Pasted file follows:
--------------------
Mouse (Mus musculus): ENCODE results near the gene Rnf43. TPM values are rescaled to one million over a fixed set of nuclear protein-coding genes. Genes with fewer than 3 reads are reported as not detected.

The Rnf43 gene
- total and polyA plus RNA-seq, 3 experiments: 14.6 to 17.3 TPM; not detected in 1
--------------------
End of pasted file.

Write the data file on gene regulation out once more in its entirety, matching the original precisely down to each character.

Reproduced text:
Mouse (Mus musculus): ENCODE results near the gene Rnf43. TPM values are rescaled to one million over a fixed set of nuclear protein-coding genes. Genes with fewer than 3 reads are reported as not detected.

The Rnf43 gene
- total and polyA plus RNA-seq, 3 experiments: 14.6 to 17.3 TPM; not detected in 1